On October 1, 2008, Sony Corporation completed the acquisition of Bertelsmann's 50% stake in the companies' joint venture.[3] The music company is now a wholly owned subsidiary of Sony Corporation of America and operates music labels such as Arista Records, Upstate Records, Columbia Records, Epic Records, J Records, Jive Records, RCA Records and Zomba Records. The sale price was not disclosed when the deal was announced in August, but news reports valued it at $1.5 billion.




Sony BMG was fined 10 million dollars after the New York Attorney General's office determined that they had been practicing payola mostly in the form of direct payments to radio stations and bribes to disc jockeys to promote various artists including Franz Ferdinand, Audioslave, and mainly Jessica Simpson.

Epic Records, one of their labels, was specifically cited for using fake contests in order to hide the fact that the gifts were going to disc jockeys rather than listeners . [4].

October and November

A controversy over digital rights management (DRM) software that automatically installed itself on people's computers and made them more vulnerable to computer viruses that was produced and shipped by Sony BMG ensued. The scandal caused numerous lawsuits and Sony BMG ended up recalling all affected CDs.

November 16 - US-CERT, the United States Computer Emergency Readiness Team, part of the United States Department of Homeland Security, issued an advisory on Extended Copy Protection DRM, citing the XCP use of rootkit technology to hide certain files from the computer user as a security threat to computer users and saying that one of the uninstallation options provided by Sony also introduced vulnerabilities to a system.

US-CERT advised, "Do not install software from sources that you do not expect to contain software, such as an audio CD." [4] In its "Top Flops of '05" issue, the enterprise newsweekly eWeek had to create a new category for the "Sony BMG root-kit fiasco." Peter Coffee, of eWeek Labs reported, "The Sony brand name was already in trouble—it lost 16 percent of its value between 2004 and 2005....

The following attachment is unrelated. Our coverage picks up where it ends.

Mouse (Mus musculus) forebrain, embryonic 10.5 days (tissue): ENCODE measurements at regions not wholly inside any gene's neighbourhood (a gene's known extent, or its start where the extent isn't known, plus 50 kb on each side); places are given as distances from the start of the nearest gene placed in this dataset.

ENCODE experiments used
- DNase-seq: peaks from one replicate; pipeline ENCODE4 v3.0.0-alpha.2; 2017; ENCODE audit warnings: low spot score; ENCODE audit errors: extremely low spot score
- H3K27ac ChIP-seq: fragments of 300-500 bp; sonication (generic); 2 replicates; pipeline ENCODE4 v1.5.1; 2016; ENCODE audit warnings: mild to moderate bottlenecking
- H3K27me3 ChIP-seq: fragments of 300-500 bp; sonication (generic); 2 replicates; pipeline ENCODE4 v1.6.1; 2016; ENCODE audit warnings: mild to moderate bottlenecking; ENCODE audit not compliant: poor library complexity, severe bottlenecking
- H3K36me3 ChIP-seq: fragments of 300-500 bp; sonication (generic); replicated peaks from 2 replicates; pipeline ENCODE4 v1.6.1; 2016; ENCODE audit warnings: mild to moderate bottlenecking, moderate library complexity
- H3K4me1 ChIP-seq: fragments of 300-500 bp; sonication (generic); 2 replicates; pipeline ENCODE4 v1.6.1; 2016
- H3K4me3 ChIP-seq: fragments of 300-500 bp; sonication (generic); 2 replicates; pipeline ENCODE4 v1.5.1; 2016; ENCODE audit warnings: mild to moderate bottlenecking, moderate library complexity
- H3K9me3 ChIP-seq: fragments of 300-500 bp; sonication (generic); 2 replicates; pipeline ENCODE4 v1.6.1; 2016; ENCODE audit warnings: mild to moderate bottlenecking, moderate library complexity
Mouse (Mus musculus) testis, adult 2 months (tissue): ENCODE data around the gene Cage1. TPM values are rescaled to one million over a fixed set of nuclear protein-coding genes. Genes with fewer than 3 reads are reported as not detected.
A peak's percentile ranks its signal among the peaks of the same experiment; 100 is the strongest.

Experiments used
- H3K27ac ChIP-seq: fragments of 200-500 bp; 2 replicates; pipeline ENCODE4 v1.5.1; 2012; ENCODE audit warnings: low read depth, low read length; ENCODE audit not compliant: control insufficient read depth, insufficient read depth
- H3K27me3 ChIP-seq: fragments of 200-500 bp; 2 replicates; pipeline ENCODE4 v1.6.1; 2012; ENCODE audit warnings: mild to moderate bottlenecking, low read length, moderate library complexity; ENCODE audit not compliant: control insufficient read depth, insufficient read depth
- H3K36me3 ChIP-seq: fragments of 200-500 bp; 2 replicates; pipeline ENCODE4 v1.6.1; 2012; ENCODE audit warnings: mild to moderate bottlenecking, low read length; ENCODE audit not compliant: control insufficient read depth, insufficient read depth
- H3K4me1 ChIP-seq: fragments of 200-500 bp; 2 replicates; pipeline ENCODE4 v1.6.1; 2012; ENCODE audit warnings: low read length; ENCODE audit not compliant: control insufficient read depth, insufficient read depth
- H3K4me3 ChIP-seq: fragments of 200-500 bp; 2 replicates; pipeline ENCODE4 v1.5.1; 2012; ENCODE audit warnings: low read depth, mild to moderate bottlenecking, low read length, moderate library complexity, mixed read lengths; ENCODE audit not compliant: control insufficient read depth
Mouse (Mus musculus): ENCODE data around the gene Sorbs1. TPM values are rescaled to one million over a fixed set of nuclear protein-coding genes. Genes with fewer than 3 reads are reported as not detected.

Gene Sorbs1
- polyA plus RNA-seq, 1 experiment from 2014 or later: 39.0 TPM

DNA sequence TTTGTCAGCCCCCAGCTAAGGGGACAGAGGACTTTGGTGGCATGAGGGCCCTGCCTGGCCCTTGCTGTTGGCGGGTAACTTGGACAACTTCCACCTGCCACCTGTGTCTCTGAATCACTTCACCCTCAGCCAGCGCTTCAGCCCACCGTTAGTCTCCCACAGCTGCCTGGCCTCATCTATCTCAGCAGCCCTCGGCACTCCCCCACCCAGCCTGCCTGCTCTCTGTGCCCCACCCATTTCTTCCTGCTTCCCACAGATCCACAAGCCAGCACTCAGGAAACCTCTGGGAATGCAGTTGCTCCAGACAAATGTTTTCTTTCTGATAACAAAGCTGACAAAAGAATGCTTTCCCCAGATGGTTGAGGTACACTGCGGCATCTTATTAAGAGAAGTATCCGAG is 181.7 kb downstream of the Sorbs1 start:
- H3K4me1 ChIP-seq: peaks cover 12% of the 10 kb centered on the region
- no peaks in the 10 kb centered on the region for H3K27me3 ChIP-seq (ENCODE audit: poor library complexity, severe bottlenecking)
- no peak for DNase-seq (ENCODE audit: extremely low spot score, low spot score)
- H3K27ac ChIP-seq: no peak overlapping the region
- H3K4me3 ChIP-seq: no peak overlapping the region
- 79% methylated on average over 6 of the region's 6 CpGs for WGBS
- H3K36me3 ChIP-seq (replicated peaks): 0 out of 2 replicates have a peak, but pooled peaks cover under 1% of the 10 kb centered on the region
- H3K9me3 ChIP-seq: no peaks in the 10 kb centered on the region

Now it has taken a blow among tech-product opinion leaders. "We've never done it before, and we hope we'll never have [an] occasion to do it again but, for 2005, eWeek Labs awards a Stupid Tech Trick grand prize to Sony." eWeek Vol. 22, No.50


In October 2007, it was announced that Sony BMG successfully sued Jammie Thomas. The single mother, who made US$36,000 a year, was ordered to pay US$222,220 in damages for making 24 songs available for download on the Kazaa file-sharing network.


The Federal Trade Commission sued Sony BMG for collecting and displaying personal data of 30,000 minors without parental consent via its websites since 2004, violating the Federal Trade Commission Act and the Children's Online Privacy Protection Act. Sony did not restrict minor children's participation in its websites. Sony paid a $1 million fine.[5]


  1. ^ Thiel, Simon (2008-08-05). "Sony Buys Bertelsmann Sony BMG Stake for $1.2 Billion". Bloomberg L.P.. Retrieved 2008-08-05.  
  2. ^ Van Rompuy, Ben (2008) "The standard of proof in EC merger control: conclusions for the Sony BMG saga" IES Working Paper 04/2008
  3. ^ Nakashima, Ryan (October 14, 2008). "Sony BMG split-up gives Sony more options". Los Angeles Times. Retrieved 2009-07-31.  
  4. ^ Sony Settles Payola Investigation from the Office of the Attorney General of New York [1].
  5. ^ Sony sued for collecting data on children under 13
  • Leonard, Devin (Nov. 28, 2005). "Music Lessons." Fortune, pp. 31–32.

See also

External links